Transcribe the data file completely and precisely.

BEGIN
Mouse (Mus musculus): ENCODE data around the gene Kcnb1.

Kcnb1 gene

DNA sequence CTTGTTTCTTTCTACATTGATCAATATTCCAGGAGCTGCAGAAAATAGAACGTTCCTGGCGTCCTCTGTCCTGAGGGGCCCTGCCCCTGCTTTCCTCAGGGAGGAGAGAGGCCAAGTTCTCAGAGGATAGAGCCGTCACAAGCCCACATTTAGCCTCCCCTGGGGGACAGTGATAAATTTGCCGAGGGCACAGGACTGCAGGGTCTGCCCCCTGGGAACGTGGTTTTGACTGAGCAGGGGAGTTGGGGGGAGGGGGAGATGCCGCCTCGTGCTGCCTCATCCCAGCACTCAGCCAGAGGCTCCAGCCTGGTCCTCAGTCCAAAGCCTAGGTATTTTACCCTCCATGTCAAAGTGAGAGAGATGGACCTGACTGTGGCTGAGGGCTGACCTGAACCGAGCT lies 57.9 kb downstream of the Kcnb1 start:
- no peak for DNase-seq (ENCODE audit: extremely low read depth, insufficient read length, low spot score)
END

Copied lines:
Mouse (Mus musculus): ENCODE data around the gene Kcnb1.

Kcnb1 gene

DNA sequence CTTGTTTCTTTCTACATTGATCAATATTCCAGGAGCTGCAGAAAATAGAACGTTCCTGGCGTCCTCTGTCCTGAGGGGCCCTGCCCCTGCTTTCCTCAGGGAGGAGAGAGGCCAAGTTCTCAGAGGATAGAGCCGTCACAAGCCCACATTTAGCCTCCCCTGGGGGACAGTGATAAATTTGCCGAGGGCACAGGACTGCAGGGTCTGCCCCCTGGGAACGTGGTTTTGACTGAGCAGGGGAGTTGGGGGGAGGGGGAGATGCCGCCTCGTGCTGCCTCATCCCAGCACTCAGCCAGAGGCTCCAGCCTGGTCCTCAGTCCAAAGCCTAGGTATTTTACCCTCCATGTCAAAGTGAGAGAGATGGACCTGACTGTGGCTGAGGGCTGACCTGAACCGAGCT lies 57.9 kb downstream of the Kcnb1 start:
- no peak for DNase-seq (ENCODE audit: extremely low read depth, insufficient read length, low spot score)